In the Forests of Serre is an enchanting novel that tells the tale of Ronan, crown prince of the land of Serre, who seeks death through war, because his grief over the loss of his wife and child has made his heart a barren thing.  While riding home, Ronan accidentally kills the prized white hen of the oldest witch in Serre, Brume. Ronan refuses to enter Brume’s cottage of bones, and the witch places a curse on him that will cause him to wander the forest of Serre until he finds her once more.

Thread by thread, Ms. McKillip then weaves into her story the beautiful princess Sidonie; the ancient wizard Unciel; the brash, young wizard, Gyre; and the scribe, Euan. Each character plays a part in Ronan’s tale, and only Patricia McKillip could spin such an intricate yarn about grief, love, and what it means to steal a heart.

With her elegant prose and her rich characters, Ms. McKillip sweeps the reader into a fairy tale as colorful and elaborate as the Unicorn Tapestries. So I invite you to journey to the forest of Serre where “ you never know when and where a tale will become true . . .”

My Rating:

Neverwhere by Neil Gaiman

Having read Gaiman’s graphic novel, Coraline, I was eager to dig into his adult fantasy, Neverwhere, but as I moved through this book, I kept experiencing déjà vu. I began rooting through my old paperbacks and found that I had read Neverwhere when it was first published in 1996. I felt good knowing this wasn’t a flashback like having a purple pony dance on your pillow. Not that I would know anything about that. It did happen to a friend of mine, though.

ANYWAY . . .

This is the story of Richard Mayhew, a young businessman in London, who has a good job, a grand heart, and a fiancé who rules him with an iron fist. It is also the story of London Above, London Below, and a girl named Door. (Dragon note: one day I’d like to know about Mr. Gaiman’s fixation with doors . . .)

On his way to dinner with his fiancé, Richard comes across an injured girl lying in the street, and though his fiancé demands that they leave the girl alone, Richard helps her by taking her to his apartment. When she awakens, she tells Richard that her name is Door and that he must find the marquis de Carabas, who owes her a favor and will take care of her. What she doesn’t tell Richard is that her family has been murdered, and that two of the most entertaining villains that I’ve had the good fortune to read are hot on her trail – Mister Croup and Mister Vandemar, who live by the motto: “Things to do. People to damage.”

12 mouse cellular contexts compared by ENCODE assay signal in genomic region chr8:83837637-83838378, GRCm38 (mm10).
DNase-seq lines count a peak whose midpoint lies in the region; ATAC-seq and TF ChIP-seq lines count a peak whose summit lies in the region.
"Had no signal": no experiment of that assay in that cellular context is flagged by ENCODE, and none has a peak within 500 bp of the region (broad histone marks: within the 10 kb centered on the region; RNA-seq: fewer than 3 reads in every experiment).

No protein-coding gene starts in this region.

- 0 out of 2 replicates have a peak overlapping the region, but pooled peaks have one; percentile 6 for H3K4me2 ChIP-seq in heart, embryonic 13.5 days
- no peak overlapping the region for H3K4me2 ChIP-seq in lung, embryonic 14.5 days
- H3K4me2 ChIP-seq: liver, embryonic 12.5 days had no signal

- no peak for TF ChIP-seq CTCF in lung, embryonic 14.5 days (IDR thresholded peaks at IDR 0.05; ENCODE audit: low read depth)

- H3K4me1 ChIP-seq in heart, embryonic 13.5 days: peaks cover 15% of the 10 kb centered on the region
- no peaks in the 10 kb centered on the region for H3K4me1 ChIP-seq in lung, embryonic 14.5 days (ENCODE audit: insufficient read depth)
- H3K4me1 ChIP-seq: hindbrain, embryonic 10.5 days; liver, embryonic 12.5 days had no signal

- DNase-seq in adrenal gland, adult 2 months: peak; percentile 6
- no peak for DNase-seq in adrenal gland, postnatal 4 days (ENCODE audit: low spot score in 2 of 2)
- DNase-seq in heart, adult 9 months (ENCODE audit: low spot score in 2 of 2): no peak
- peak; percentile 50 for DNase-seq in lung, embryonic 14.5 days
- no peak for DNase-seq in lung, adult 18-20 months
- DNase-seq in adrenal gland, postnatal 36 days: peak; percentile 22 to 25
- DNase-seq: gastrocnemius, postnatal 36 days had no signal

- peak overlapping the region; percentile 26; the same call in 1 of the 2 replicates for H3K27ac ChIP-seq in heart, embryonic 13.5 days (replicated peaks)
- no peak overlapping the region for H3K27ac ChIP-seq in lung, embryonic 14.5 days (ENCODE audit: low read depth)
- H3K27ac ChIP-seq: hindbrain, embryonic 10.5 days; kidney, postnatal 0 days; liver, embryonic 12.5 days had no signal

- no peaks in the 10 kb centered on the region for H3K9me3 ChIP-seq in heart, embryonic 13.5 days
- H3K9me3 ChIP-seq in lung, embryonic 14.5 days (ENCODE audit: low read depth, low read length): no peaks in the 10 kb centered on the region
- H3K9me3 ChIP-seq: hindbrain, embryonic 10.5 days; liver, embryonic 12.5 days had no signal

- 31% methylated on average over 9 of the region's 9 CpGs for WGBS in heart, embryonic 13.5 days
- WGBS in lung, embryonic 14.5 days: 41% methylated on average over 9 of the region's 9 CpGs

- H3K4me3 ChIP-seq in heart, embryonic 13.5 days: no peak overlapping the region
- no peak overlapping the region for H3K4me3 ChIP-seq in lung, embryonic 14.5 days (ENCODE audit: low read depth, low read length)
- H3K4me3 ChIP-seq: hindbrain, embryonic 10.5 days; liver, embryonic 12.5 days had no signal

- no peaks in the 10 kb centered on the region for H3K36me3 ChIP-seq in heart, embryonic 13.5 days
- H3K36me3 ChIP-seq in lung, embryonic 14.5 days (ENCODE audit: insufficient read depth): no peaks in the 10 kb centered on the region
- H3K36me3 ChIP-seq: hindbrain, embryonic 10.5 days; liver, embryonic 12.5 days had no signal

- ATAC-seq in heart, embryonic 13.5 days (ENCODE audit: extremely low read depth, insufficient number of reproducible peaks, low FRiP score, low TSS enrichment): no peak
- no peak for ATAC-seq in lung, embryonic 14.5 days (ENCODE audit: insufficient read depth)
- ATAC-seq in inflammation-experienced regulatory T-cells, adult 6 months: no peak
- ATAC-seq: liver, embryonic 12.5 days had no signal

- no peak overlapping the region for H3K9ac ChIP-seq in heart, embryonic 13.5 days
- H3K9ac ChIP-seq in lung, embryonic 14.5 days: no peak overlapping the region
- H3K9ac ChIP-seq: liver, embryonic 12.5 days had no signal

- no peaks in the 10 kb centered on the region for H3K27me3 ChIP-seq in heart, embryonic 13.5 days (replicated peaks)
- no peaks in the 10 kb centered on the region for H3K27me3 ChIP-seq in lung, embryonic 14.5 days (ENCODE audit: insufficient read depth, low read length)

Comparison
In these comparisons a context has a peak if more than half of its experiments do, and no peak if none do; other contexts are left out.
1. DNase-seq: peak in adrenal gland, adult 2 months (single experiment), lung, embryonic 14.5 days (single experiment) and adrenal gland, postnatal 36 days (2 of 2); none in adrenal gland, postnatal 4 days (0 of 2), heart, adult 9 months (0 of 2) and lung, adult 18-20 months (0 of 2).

Unfortunately, after his contact with the marquis and Door, Richard suddenly ceases to exist in London Above. Richard embarks on a trip to London Below where he hopes to find the secret that will allow him to return to his normal life in London Above, but London Below is a place fraught with magic and intrigue. Joining the marquis and Door in their hunt for the killers of Door’s family and pursued by the vicious Croup and Vandemar, Richard struggles to understand himself and the strange new world he inhabits.

Gaiman gives us a wonderful romp with delightful characters. At times laugh out loud funny, poignant, and just plain fun, Neverwhere takes the reader on a wild ride through London Below where nothing is sacred, neither angels nor death.

My Rating:    

Coraline by Neil Gaiman

“Coraline discovered the door a little after they moved into the house.”  Thus begins the creepy adventures of a little girl who discovers an alternate world in her own house.  The world beyond the door is similar to her own world.  There is even an identical set of parents…but wait!  Are those big black buttons in place of eyes?  Soon Coraline realizes that her “other mother” wants to keep her permanently in her world.  She even has a lovely set of black buttons for Coraline. 

This is the graphical adaptation of Neil Gaiman’s hugely popular children’s book, Coraline.  Not having read the original book, I can’t really compare them, but it seems the ideal story to receive the graphical treatment.  The illustrations by P. Craig Russell are detailed and realistic, evoking the kindness of Coraline’s real mother and the evilness of her sinister “other mother” equally well. 

This book will be released as a major motion picture in stereoscopic 3D in February of 2009.  See the trailer here

My Rating: 

The Penguin Book of Vampire Stories [edited] by Alan Ryan

Ahh, it’s that magical time of year again, the spectral month of October when the world wastes away and horrors stalk the night (hehe); ‘tis the Dragon’s favorite time of year, my Wild Things

The Penguin Book of Vampire Stories, edited by Alan Ryan, is the title that should be in the library of every serious horror/vampire fan, for here shadows pursue and vampires haunt with a rapacity that tears not only the body, but the soul. This comprehensive anthology of vampire tales spans the decades from 1816 through 1984 beginning with the “Fragment of a Novel” written by George Gordon, Lord Byron, which has an interesting story behind the story. Lord Byron often traveled with his close friends, Percy Bysshe Shelley and his wife, Mary Shelley. During a spate of bad weather while they vacationed in Italy, they read ghost stories to one another and decided that each would pen a ghostly tale; Lord Byron penned the “Fragment of a Novel,” Percy Shelley lost interest in the project, and Mary Shelley conceived her novel, Frankenstein, which was published two years later.